Conventional gene targeting in human cells didn’t work. They could only get hets but no homozygous KOs (unpublished work of Kazu Takahashi). So it seems NAT1 is essential to human ES cells. Importantly, Kazu could get homozygous in the context of Dox NAT1 transgene. When you then remove Dox you get basically a complete NAT1 knockout. 2i LIF supports self-renewal of NAT1 null IPS cells. The NAT1 null IPS cell show higher than WT levels of OCT4 and NANOG as well as other pluripotency factors.

What does NAT1 do as a protein?

NAT1 is similar to eiF4G and it is known itself also as eiF4G2. They function in translational control. eiF4G is an essential linker in translational initiation. They searched for NAT1 binding proteins by doing flag tag IP. It binds to many translational proteins and many similar factors as eiF4G. There are a few things that eiF4G binds that NAT1 doesn’t.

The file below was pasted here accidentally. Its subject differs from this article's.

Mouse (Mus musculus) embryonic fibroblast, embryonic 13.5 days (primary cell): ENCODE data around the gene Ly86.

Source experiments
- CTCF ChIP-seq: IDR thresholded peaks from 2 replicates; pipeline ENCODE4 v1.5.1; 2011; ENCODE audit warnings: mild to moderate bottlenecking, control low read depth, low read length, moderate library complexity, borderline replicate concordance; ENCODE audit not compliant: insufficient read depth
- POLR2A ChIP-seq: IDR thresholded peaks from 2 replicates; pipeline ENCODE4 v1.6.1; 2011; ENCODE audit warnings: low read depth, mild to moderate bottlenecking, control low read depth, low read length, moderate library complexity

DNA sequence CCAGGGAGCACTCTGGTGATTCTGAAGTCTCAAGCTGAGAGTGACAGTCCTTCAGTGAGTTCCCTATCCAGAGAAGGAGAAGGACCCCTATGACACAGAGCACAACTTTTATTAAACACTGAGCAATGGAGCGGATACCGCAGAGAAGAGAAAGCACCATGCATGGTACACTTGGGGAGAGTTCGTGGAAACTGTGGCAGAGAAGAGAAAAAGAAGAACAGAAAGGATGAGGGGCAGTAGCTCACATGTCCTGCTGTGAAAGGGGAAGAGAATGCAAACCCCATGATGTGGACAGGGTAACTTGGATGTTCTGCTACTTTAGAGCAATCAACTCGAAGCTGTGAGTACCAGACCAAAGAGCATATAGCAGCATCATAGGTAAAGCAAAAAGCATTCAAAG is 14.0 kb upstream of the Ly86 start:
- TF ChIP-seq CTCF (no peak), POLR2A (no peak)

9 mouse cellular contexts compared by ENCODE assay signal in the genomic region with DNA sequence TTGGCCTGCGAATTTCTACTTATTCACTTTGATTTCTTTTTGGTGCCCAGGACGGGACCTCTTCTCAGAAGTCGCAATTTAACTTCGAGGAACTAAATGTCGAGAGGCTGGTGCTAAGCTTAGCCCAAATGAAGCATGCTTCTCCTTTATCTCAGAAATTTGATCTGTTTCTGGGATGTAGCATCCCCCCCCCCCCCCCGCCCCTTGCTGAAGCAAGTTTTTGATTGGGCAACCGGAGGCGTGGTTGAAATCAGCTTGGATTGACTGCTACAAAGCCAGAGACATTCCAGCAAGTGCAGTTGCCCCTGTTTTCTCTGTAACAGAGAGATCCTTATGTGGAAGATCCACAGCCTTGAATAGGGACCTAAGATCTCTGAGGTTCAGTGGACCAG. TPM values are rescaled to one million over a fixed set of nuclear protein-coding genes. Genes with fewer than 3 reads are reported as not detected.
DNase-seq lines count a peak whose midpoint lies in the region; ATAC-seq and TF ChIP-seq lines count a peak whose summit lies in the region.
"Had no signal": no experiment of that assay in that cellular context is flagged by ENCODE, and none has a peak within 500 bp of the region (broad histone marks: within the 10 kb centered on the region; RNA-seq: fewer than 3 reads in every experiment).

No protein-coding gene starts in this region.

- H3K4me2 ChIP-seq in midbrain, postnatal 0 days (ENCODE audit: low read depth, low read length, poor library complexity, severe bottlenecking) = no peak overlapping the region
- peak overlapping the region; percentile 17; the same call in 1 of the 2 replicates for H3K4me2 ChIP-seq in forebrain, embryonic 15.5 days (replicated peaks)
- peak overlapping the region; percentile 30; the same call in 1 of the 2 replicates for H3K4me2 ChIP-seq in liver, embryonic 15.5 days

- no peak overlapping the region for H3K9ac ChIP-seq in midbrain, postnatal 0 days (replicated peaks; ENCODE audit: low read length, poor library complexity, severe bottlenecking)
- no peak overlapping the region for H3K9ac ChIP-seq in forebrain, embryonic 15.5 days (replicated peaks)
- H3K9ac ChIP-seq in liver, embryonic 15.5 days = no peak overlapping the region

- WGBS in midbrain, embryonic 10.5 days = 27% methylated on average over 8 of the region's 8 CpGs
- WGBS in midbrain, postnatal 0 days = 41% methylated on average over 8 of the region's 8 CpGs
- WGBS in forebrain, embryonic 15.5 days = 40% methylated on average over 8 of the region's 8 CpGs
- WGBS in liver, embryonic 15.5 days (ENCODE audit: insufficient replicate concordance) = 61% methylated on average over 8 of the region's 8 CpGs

Does NAT1 have general or specific translational regulatory functions? There might be some specific ones.

When NAT1 is turned off some specific proteins are elevated including KLF4 and PRDM14, two key TFs that are required for transition from primed to naive state. RNAs of these two are not changed so the change is at the translational level.

I can’t wait to hear more in the future about NAT1’s role in pluripotency.

Thought provoking talk from John Dick at #ISSCR2016 on cancer stem cells

Professor_John_Dick_FRS

Wikipedia photo

Dr. John Dick gave a great talk yesterday on cancer stem cells here at ISSCR 2016. Below I summarize his talk and as always with these meeting blogs, the post is not polished and is more of a stream of the speaker’s main points. He started out broadly with a nice introduction to this area of research.